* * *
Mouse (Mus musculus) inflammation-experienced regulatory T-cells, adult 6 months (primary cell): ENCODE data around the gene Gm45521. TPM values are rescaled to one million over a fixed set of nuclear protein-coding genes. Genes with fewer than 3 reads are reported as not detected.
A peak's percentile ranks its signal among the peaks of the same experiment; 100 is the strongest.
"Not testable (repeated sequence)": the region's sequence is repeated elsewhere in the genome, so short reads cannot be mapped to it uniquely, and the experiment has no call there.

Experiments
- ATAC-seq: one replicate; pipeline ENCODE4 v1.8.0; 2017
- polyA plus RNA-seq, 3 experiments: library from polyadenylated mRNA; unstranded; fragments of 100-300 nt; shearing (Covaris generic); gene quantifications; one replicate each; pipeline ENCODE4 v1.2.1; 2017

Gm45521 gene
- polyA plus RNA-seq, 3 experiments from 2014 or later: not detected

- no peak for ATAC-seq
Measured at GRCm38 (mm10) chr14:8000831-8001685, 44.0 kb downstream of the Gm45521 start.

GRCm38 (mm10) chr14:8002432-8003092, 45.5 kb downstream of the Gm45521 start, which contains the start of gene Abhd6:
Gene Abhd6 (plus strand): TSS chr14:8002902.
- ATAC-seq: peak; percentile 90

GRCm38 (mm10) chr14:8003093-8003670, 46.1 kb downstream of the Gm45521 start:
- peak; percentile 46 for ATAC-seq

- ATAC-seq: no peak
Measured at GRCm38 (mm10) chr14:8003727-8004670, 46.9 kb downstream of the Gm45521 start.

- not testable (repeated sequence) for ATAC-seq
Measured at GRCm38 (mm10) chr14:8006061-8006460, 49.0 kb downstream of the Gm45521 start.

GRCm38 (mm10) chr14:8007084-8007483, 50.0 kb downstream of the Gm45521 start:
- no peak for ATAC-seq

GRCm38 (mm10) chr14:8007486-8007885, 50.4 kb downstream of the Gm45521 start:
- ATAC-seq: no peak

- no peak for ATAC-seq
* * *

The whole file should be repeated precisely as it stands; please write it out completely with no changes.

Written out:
Mouse (Mus musculus) inflammation-experienced regulatory T-cells, adult 6 months (primary cell): ENCODE data around the gene Gm45521. TPM values are rescaled to one million over a fixed set of nuclear protein-coding genes. Genes with fewer than 3 reads are reported as not detected.
A peak's percentile ranks its signal among the peaks of the same experiment; 100 is the strongest.
"Not testable (repeated sequence)": the region's sequence is repeated elsewhere in the genome, so short reads cannot be mapped to it uniquely, and the experiment has no call there.

Experiments
- ATAC-seq: one replicate; pipeline ENCODE4 v1.8.0; 2017
- polyA plus RNA-seq, 3 experiments: library from polyadenylated mRNA; unstranded; fragments of 100-300 nt; shearing (Covaris generic); gene quantifications; one replicate each; pipeline ENCODE4 v1.2.1; 2017

Gm45521 gene
- polyA plus RNA-seq, 3 experiments from 2014 or later: not detected

- no peak for ATAC-seq
Measured at GRCm38 (mm10) chr14:8000831-8001685, 44.0 kb downstream of the Gm45521 start.

GRCm38 (mm10) chr14:8002432-8003092, 45.5 kb downstream of the Gm45521 start, which contains the start of gene Abhd6:
Gene Abhd6 (plus strand): TSS chr14:8002902.
- ATAC-seq: peak; percentile 90

GRCm38 (mm10) chr14:8003093-8003670, 46.1 kb downstream of the Gm45521 start:
- peak; percentile 46 for ATAC-seq

- ATAC-seq: no peak
Measured at GRCm38 (mm10) chr14:8003727-8004670, 46.9 kb downstream of the Gm45521 start.

- not testable (repeated sequence) for ATAC-seq
Measured at GRCm38 (mm10) chr14:8006061-8006460, 49.0 kb downstream of the Gm45521 start.

GRCm38 (mm10) chr14:8007084-8007483, 50.0 kb downstream of the Gm45521 start:
- no peak for ATAC-seq

GRCm38 (mm10) chr14:8007486-8007885, 50.4 kb downstream of the Gm45521 start:
- ATAC-seq: no peak

- no peak for ATAC-seq